Dating back to at least the 1970s, Washington politicians have a tradition of decrying scientific funding that they deem wasteful. From Senator William Proxmire’s Golden Fleece Award to Sarah Palin’s “fruit fly research in Paris, France” to Senator Tom Coburn‘s annual “Wastebook,” particular research projects that can be made to sound silly are singled out for ridicule. The politicians, of course, have every right to make these criticisms, but scientists often see them as unwelcome intrusions by elected officials who (almost always) lack the scientific background to understand the research they mock.
So how have the politicians done? Have the projects singled out for ridicule indeed been ridiculous wastes of taxpayer money? I (and hopefully some guest bloggers) will be taking a look at some of the criticized projects to understand just how insightful politicians are at identifying useless research.
Senator Coburn was one of the most vocal of the self-appointed arbiters of worthwhile and worthless science until his retirement earlier this year. He (with Representative Lamer Smith) spearheaded the successful effort to restrict National Science Foundation funding in social sciences to those projects that promote “national security or the economic interests of the United States” (the requirement was short-lived). Senator Coburn also authored an annual “Wastebook” from 2010-2014, listing what he considered the most egregious examples of wasteful government spending.
In the first of these Wastebooks, item #72 (of 100) is “Studying Wild Blue Monkey’s [sic] Business”:
The National Science Foundation awarded a $168,766 federal grant to Columbia University researchers to study the sexual behavior of wild blue monkeys by analyzing monkey feces in Africa. The project, which is titled “Group size and reproductive success of female and male blue monkeys,” seeks to understand the evolutionary basis of group living. However, the investigation requires the scientists to observe the monkeys doing some interesting business. According to the abstract, “[t]he researchers monitor demographic changes, female social and sexual behavior, and collect fecal samples for genetic paternity assignment using microsatellite loci.” The same Columbia University researcher was previously awarded $276,219 in federal grant money to study African blue monkeys also by collecting and analyzing feces.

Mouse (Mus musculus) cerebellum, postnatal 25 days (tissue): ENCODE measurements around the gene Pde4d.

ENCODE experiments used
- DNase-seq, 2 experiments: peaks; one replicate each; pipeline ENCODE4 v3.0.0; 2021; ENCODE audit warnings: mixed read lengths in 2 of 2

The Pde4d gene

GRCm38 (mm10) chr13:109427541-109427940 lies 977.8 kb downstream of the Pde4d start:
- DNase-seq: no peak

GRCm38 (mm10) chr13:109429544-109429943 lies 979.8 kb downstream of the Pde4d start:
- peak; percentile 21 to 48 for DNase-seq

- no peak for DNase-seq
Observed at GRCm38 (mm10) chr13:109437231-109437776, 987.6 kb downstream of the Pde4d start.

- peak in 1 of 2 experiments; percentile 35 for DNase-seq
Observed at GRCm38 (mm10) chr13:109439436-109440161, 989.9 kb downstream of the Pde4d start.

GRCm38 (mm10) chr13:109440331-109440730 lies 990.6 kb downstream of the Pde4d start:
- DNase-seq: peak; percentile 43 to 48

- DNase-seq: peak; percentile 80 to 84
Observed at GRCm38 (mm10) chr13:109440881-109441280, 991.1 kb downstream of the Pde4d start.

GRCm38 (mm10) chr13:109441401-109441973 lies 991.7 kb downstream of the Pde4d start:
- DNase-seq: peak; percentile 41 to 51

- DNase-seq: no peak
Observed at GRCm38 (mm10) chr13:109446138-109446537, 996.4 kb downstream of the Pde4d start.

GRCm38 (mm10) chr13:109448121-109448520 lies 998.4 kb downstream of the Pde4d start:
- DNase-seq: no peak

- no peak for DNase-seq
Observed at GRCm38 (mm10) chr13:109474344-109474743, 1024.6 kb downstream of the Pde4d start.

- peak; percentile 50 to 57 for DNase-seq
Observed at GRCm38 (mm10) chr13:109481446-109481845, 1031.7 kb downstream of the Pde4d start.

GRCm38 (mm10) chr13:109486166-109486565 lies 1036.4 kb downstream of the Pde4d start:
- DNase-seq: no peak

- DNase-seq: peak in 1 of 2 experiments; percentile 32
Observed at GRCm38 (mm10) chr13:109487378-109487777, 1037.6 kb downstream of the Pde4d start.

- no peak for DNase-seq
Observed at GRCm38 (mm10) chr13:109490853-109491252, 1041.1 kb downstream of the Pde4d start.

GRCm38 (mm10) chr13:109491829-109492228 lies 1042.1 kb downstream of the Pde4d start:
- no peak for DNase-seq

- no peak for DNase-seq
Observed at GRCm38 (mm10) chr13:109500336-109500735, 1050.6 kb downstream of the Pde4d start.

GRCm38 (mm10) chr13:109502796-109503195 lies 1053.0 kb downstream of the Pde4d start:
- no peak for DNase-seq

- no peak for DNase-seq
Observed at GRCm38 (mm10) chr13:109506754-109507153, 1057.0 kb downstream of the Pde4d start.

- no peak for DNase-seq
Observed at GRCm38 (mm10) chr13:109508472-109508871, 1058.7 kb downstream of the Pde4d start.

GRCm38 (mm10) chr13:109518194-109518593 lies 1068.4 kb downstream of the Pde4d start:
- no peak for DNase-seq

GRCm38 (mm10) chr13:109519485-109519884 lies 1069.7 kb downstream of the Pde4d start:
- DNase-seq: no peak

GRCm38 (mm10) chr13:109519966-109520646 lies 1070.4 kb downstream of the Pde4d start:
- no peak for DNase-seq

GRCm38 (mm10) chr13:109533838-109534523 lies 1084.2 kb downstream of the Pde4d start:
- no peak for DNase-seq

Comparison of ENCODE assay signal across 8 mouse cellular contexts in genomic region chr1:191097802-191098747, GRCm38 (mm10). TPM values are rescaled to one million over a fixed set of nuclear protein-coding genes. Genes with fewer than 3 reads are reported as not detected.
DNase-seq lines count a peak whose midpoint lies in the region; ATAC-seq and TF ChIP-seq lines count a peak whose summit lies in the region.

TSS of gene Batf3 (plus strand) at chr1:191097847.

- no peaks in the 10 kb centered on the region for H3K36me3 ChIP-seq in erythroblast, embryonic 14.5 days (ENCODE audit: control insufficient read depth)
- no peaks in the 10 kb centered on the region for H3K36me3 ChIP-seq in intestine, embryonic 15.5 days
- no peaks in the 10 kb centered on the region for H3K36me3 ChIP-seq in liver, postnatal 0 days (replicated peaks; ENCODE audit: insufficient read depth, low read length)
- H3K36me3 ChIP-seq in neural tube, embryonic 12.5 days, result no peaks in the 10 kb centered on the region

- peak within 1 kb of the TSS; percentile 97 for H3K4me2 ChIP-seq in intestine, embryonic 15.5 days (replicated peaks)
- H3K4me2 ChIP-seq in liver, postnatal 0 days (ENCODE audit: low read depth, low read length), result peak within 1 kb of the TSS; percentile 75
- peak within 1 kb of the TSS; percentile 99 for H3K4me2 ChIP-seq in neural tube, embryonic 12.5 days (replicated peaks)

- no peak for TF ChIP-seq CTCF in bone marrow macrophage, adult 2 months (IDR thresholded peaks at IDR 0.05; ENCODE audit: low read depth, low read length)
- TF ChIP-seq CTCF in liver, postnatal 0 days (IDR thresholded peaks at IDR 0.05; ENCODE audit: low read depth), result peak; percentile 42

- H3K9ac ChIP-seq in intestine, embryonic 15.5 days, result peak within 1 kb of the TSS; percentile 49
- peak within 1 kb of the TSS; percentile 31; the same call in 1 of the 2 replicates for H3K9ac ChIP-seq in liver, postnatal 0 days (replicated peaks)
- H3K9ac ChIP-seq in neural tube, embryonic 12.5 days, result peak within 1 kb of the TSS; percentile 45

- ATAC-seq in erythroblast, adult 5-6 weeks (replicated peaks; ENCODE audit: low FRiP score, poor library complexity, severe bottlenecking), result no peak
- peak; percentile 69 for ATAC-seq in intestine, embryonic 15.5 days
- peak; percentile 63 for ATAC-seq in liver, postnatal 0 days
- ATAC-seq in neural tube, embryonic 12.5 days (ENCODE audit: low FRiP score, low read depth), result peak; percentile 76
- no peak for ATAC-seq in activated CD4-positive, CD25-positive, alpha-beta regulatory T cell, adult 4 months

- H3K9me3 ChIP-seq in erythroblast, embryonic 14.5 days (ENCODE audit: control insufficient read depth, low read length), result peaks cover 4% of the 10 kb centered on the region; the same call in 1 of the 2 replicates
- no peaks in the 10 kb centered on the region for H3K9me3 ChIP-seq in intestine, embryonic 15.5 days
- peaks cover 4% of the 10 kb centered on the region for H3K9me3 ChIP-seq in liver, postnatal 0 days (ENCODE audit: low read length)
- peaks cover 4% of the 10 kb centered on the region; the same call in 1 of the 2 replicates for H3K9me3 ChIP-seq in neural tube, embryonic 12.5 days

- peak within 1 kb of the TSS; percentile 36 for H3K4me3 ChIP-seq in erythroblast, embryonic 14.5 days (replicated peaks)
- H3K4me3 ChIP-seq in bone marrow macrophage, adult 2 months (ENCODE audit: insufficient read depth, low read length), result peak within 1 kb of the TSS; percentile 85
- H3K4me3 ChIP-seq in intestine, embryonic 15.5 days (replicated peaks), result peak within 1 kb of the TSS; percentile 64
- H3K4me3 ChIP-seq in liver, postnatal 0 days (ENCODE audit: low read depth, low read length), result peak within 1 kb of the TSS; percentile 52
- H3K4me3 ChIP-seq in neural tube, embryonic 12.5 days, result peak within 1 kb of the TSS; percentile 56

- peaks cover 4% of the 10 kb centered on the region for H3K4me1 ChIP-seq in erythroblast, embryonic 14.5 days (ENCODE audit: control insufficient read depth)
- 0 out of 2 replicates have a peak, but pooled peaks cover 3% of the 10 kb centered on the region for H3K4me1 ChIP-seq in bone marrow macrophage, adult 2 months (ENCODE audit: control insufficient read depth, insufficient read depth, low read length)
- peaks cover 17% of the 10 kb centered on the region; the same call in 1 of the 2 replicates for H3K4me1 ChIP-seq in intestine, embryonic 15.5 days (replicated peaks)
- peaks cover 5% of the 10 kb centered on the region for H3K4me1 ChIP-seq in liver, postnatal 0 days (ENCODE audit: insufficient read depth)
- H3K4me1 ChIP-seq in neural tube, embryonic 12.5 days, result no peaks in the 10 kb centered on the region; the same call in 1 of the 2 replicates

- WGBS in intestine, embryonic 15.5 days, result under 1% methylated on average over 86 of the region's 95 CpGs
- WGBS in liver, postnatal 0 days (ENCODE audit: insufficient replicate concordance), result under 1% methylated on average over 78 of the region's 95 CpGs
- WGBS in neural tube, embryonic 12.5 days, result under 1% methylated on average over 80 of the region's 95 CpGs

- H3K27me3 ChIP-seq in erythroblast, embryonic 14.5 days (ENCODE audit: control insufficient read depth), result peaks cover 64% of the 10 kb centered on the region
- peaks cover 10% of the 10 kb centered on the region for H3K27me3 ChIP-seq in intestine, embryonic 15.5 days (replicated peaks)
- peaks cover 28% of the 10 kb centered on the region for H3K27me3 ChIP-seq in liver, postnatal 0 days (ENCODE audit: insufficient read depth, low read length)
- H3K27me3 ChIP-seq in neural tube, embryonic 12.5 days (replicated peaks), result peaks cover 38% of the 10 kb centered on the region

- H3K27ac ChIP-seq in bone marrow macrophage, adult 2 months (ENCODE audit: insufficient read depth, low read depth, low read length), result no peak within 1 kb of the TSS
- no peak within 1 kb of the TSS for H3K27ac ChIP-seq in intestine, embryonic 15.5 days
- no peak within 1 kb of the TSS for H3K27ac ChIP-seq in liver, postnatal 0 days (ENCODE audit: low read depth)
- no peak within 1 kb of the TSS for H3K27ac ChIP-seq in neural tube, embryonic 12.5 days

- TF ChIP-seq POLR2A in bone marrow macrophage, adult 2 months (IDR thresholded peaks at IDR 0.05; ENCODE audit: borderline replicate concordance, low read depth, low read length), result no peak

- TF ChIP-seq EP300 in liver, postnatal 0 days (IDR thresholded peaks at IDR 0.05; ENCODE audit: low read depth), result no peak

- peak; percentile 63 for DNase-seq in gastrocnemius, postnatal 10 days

(Notice the focus on sex and feces. This will be a repeated theme, trying to make the research sound frivolous: a hundred and seventy thousand dollars for monkey porn and monkey poo!)
The grant Sen. Coburn refers to is Marina Cords‘ 2010 NSF grant from the Division of Behavioral and Cognitive Sciences. The abstract is here, as is, conveniently, a list of the publications that have so far resulted from this grant. It’s a little early to judge the impact of this grant, since it runs through September, 2016, but so far we have one paper each in Nature, Animal Behaviour, PNAS, Evolution, Am. J. Physical Anthropology, Behavioural Ecology & Sociobiology, Am. J. Primatology, and Behavioural Ecology, along with three book chapters. Since the grant was funded, seven graduate students and five undergraduates have graduated from Dr. Cords’ lab. Dr. Cords has been studying these monkeys for over 30 years and has produced a huge body of research on their social behavior. The work supported by the grant in question continues this research, focusing on central questions in behavioral evolution, such as the costs and benefits of sociality, intra- and inter-group aggression, and survival and reproduction. Sen. Coburn sees funding this very successful research program as a waste of taxpayer money. What do you think?